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Vertigo: One Football Fan's Fear of Success Paperback – 1 Sep 2011


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Product details

  • Paperback: 320 pages
  • Publisher: Constable (1 Sep 2011)
  • Language: English
  • ISBN-10: 1849016534
  • ISBN-13: 978-1849016537
  • Product Dimensions: 13.5 x 2.1 x 21.6 cm
  • Average Customer Review: 4.9 out of 5 stars  See all reviews (25 customer reviews)
  • Amazon Bestsellers Rank: 317,120 in Books (See Top 100 in Books)

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Product Description

Review

'A funny and moving memoir which truly describes the horror of being a Tottenham fan.' (David Baddiel)

Entertaining. (Sunday Times)

A gem of a read, even if your allegiances lie elsewhere. (FourFourTwo)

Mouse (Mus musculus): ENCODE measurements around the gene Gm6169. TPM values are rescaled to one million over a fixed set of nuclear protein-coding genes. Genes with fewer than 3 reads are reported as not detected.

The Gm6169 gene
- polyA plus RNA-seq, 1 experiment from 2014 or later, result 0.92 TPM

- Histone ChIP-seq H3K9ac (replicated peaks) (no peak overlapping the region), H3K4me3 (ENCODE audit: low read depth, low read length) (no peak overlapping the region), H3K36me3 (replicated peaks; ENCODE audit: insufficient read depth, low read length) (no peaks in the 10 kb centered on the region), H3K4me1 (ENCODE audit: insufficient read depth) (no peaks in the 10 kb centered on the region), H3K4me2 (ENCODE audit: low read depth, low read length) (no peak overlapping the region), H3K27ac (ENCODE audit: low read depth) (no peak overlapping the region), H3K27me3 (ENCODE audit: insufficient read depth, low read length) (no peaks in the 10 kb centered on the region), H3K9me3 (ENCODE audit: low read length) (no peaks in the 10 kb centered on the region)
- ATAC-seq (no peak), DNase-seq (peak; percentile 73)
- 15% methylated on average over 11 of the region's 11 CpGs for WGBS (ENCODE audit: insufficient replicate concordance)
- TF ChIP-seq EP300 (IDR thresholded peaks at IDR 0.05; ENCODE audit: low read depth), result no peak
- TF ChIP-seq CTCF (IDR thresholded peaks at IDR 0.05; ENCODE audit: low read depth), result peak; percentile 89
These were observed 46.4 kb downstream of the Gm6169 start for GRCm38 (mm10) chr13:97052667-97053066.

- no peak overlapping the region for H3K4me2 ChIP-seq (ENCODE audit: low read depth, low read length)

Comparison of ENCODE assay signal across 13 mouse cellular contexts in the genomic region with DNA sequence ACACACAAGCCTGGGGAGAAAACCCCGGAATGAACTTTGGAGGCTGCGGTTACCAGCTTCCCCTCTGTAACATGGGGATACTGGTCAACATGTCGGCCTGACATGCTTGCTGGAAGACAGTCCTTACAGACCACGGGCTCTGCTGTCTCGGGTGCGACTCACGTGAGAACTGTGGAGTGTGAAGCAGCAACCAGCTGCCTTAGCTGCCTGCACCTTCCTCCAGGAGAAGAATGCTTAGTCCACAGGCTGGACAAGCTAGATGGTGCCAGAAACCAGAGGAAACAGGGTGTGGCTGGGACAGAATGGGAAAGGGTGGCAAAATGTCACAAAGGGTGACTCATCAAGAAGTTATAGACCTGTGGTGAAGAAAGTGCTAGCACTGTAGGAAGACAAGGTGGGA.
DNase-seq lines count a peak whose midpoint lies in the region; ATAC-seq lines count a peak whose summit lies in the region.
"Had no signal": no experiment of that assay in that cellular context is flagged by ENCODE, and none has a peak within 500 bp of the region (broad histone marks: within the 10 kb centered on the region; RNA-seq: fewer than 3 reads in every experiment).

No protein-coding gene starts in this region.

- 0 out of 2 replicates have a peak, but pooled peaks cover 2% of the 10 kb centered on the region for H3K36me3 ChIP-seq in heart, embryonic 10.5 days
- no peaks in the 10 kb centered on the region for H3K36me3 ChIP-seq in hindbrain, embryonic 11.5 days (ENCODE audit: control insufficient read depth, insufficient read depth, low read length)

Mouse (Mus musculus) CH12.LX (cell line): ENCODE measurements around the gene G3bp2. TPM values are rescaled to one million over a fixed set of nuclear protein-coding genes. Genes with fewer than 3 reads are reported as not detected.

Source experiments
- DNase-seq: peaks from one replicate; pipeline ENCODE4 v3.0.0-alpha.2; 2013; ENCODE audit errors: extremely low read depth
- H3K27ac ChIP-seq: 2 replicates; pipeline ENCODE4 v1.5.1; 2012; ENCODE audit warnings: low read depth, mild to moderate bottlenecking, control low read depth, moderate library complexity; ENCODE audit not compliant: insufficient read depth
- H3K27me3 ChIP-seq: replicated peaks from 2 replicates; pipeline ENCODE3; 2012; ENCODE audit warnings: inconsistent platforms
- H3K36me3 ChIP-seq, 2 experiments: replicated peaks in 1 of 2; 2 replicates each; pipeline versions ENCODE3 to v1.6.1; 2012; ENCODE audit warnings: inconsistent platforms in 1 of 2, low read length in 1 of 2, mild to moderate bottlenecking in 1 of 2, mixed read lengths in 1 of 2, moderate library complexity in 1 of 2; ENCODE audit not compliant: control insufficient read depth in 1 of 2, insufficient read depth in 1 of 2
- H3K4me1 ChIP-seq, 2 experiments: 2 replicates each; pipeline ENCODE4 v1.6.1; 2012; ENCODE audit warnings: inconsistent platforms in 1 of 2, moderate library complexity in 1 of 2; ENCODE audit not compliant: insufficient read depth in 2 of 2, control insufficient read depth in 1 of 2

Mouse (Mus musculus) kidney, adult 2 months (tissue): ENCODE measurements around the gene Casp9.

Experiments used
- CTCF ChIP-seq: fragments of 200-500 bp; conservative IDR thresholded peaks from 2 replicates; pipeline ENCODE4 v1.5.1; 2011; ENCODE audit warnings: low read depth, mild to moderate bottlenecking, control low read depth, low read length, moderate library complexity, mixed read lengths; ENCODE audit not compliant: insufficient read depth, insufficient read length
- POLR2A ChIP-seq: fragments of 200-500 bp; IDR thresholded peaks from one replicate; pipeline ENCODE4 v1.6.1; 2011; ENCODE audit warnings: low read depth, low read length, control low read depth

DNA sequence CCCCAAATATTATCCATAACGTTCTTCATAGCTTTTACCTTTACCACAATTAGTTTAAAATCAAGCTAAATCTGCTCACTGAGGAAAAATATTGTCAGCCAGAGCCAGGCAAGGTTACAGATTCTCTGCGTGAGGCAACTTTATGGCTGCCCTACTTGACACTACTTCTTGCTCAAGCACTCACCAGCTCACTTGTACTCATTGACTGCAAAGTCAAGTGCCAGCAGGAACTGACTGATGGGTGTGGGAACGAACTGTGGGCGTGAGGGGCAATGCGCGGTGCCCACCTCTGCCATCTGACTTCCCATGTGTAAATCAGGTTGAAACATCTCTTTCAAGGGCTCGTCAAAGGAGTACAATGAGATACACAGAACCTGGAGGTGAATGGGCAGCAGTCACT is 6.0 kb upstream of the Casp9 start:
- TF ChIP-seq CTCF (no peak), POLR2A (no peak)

Vertigo exposes the self-delusion, moral gymnastics and nervous tics that are the lot of any football fan following a team in the modern game. It also vividly, and stoically, describes the plight of those blighted by the black dog. (Guardian)

Although Crace strives hard to convince us of the agonies of fandom, he instead, which is perhaps his real intention, succeeds best in conveying its pleasures. (irishtimes.com)

Crace is a complex character and writes candidly, skilfully and humourously about his battle against depression. (Irish Examiner)

Book Description

From the creator of the Digested Read an hilarious take on the life of the obsessive football fan of a team that almost always disappoints.

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24 of 24 people found the following review helpful By Hotspur on 10 Sep 2011
Format: Kindle Edition
John Crace is a Spurs fan, and so am I, so I bought and read this book as soon as it came out. I expected and got a well-written, funny and evocative account of what it is to support a football team which never quite achieves what its (famously pessimistic) fans hope for so much. It is the classic Spurs account of our best season for decades, with many highs and some lows too